Though only a first-year student, Larissa de Paula ’18 of Brazil is so convinced of the transformative power of women’s colleges she has created the first blog in Portuguese talking specifically about all-women’s colleges in the U.S.
And last month Larissa took her pro-women’s college message to the United Nations headquarters in New York as part of a delegation to the 59th session of the United Nations Commission on the Status of Women.
“I wanted others to understand the importance of all-women’s colleges,” says Larissa. “They will be necessary until we have gender equality. As a young woman, it was amazing to have my ideas about gender equality considered by countries’ delegations, policy makers, and other representatives of public society.”
At the U.N., Larissa met with presidents of women’s colleges from around the world. In addition, she met with a World Bank representative for women’s issues and with coordinators of U.N.-habitat. She also got to hear U.N. Secretary-General Ban Ki-moon, former Secretary of State Hillary Clinton, Philanthropist Melinda Gates, and the U.N. Women Executive Director Phumzile Mlambo-Ngcuka.
The main focus of the session was on the Beijing Declaration and Platform for Action, including current challenges that affect its implementation and the achievement of gender equality and the empowerment of women. The Commission undertook a review of progress made in the implementation of the Beijing Declaration and Platform for Action, 20 years after its adoption at the Fourth World Conference on Women in 1995. The review (Beijing+20) also included the outcomes of the 23rd special session of the General Assembly, the first five-year assessment conducted after the adoption of the Platform for Action, which highlighted further actions and initiatives.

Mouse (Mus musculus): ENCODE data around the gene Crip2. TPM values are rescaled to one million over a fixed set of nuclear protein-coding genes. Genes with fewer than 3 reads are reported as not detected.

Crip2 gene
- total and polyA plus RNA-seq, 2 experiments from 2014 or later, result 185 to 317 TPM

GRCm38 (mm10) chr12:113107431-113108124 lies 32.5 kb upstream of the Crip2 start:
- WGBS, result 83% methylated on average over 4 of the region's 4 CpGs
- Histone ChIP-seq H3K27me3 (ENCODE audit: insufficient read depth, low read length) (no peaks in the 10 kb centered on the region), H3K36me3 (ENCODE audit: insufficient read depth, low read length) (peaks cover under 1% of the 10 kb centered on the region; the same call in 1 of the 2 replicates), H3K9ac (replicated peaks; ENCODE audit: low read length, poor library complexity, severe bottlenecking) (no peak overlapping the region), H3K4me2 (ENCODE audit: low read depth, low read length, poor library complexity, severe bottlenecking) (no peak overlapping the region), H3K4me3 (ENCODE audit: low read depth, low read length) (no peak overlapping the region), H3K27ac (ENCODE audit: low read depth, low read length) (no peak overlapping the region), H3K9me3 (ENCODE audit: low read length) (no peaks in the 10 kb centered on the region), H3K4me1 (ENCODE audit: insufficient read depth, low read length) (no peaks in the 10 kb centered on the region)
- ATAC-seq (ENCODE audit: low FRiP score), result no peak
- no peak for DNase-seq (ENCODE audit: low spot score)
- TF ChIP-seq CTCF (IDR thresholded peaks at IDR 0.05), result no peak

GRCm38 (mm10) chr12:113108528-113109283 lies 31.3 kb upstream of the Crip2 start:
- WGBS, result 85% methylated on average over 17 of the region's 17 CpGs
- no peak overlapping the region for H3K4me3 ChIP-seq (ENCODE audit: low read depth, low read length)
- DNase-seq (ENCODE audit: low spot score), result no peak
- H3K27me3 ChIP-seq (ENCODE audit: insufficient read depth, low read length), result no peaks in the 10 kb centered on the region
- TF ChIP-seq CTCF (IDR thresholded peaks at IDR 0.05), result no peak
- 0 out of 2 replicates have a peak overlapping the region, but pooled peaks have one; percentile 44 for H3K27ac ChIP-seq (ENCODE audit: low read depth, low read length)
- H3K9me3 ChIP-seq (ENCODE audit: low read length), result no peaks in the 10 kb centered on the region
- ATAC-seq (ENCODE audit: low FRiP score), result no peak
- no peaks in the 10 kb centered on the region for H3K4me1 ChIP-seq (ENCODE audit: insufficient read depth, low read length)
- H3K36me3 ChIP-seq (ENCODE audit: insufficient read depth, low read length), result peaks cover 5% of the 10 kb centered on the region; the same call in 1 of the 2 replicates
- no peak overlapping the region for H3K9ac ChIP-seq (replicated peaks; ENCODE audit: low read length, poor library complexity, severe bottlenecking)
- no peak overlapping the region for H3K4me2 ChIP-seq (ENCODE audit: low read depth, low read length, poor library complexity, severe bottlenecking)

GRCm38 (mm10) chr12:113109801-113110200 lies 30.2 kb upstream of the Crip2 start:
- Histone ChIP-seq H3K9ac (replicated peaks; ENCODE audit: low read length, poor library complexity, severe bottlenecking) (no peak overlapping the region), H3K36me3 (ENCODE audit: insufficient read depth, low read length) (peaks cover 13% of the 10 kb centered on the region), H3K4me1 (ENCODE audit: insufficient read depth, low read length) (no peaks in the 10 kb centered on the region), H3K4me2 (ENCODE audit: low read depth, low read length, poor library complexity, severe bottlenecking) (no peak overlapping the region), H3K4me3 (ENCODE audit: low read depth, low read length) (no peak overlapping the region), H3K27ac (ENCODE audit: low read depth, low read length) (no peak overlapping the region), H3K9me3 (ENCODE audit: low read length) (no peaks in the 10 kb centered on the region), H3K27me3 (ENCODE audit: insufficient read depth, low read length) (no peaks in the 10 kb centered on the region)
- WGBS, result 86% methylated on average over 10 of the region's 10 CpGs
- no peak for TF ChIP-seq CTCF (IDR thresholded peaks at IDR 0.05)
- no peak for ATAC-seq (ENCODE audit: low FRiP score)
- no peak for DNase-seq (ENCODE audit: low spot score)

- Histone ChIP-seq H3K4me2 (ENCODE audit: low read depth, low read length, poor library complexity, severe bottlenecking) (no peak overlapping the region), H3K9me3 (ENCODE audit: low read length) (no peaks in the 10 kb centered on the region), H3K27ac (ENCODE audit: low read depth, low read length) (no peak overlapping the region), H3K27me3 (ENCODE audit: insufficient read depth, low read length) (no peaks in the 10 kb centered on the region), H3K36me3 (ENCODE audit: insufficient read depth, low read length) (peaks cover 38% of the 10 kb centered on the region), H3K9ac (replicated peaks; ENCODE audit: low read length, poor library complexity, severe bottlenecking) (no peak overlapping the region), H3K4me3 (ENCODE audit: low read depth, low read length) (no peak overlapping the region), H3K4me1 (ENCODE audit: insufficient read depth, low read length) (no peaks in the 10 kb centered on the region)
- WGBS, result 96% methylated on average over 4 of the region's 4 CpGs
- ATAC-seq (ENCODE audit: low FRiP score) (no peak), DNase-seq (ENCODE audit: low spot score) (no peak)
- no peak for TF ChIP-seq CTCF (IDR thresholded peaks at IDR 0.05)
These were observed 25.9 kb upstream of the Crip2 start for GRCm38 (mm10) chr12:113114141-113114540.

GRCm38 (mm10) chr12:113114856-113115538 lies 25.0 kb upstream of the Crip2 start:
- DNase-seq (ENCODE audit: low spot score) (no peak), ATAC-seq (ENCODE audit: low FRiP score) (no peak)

The session also addressed opportunities for achieving gender equality and the empowerment of women in the post-2015 development agenda.
Larissa plans to major in political science and international studies with a growth and structure of cities minor.